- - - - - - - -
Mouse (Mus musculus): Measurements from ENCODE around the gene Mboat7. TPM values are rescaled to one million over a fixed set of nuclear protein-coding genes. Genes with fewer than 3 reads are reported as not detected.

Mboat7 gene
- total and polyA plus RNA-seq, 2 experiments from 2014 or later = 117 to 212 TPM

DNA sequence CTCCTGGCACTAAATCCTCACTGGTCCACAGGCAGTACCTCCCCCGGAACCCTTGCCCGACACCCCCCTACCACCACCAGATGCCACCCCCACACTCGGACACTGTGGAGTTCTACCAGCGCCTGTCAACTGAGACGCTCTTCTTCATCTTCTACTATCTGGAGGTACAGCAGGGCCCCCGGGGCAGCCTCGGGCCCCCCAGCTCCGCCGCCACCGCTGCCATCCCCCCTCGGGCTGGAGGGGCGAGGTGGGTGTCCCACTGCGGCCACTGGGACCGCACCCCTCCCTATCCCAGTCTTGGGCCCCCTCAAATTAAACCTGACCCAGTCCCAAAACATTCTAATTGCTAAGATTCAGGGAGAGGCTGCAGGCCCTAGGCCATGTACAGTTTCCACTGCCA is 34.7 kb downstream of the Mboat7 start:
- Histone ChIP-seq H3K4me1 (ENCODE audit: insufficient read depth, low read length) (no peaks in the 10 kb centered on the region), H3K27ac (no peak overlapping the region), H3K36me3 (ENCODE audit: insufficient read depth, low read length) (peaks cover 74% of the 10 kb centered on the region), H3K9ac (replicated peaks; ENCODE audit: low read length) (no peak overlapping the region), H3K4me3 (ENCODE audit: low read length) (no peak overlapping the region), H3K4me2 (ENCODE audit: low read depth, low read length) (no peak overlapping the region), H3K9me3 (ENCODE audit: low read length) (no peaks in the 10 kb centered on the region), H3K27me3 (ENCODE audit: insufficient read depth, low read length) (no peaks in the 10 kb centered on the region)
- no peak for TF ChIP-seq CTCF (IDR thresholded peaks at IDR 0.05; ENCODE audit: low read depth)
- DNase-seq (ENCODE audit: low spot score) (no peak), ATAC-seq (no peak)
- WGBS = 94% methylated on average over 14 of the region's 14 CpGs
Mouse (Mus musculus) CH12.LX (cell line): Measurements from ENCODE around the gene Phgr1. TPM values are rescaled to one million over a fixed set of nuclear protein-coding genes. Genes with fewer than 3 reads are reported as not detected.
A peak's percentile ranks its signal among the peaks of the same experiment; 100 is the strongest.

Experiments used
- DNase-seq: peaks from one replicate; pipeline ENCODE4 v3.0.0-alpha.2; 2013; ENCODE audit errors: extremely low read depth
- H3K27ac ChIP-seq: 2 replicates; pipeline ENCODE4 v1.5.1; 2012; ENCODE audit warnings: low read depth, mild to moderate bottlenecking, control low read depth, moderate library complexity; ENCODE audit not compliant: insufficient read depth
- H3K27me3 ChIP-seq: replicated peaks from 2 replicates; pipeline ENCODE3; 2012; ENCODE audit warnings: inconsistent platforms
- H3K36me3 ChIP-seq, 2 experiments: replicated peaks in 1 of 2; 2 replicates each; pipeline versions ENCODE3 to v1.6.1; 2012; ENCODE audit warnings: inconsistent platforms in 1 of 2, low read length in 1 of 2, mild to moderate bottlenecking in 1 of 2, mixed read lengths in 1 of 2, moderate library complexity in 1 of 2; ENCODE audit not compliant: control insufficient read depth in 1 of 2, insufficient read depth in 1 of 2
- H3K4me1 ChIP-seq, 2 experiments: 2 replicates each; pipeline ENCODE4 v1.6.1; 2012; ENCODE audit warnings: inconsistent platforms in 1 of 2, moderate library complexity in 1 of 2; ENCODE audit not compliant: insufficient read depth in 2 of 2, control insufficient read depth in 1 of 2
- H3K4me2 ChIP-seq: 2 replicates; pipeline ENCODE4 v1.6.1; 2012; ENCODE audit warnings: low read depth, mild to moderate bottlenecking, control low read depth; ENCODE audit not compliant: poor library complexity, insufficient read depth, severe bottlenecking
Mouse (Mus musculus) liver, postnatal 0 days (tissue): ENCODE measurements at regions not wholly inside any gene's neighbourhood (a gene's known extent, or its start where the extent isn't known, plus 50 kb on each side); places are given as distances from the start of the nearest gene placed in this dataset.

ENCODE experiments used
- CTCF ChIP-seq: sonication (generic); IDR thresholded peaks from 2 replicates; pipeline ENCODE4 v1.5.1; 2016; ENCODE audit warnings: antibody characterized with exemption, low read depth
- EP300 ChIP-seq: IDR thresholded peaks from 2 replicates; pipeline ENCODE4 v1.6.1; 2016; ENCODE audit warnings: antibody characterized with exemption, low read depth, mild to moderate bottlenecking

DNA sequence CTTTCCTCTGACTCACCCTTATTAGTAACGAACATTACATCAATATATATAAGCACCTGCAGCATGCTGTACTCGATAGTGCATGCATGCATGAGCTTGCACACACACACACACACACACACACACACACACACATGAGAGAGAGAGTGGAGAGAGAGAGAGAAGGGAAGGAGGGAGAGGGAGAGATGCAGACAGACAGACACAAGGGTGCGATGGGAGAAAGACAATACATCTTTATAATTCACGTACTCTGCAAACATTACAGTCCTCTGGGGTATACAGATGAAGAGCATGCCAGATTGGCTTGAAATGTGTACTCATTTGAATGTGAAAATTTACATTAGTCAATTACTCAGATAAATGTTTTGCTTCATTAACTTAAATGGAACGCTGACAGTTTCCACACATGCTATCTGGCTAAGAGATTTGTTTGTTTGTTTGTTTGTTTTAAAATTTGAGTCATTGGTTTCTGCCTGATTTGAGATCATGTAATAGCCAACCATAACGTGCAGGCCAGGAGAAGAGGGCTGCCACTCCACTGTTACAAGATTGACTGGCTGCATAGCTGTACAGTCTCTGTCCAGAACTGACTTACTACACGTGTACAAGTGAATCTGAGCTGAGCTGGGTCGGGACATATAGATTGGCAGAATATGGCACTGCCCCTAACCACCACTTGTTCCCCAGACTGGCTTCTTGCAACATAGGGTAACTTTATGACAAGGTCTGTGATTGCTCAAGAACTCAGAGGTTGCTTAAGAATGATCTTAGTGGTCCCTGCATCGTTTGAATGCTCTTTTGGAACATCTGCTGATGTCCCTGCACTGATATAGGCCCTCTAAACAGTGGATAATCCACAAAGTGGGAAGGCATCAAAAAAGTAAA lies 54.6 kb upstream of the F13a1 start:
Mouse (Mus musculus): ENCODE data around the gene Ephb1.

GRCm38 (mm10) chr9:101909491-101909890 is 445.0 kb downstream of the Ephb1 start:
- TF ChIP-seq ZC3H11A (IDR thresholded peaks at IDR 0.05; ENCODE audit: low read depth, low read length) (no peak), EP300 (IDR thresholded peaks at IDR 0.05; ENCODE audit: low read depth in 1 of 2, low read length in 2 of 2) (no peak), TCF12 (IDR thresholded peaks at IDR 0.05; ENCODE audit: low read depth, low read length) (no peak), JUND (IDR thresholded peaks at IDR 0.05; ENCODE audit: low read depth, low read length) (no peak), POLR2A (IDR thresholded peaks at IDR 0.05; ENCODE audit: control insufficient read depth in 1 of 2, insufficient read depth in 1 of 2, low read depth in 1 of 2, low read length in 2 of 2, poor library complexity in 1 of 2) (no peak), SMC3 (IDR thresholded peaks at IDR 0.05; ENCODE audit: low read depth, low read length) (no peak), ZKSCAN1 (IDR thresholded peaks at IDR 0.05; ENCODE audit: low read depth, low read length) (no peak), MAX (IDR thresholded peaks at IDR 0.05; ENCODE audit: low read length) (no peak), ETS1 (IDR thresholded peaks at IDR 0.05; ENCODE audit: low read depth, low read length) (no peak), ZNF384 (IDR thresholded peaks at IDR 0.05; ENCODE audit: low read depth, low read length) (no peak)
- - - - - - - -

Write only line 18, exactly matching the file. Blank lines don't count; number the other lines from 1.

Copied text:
Mouse (Mus musculus) liver, postnatal 0 days (tissue): ENCODE measurements at regions not wholly inside any gene's neighbourhood (a gene's known extent, or its start where the extent isn't known, plus 50 kb on each side); places are given as distances from the start of the nearest gene placed in this dataset.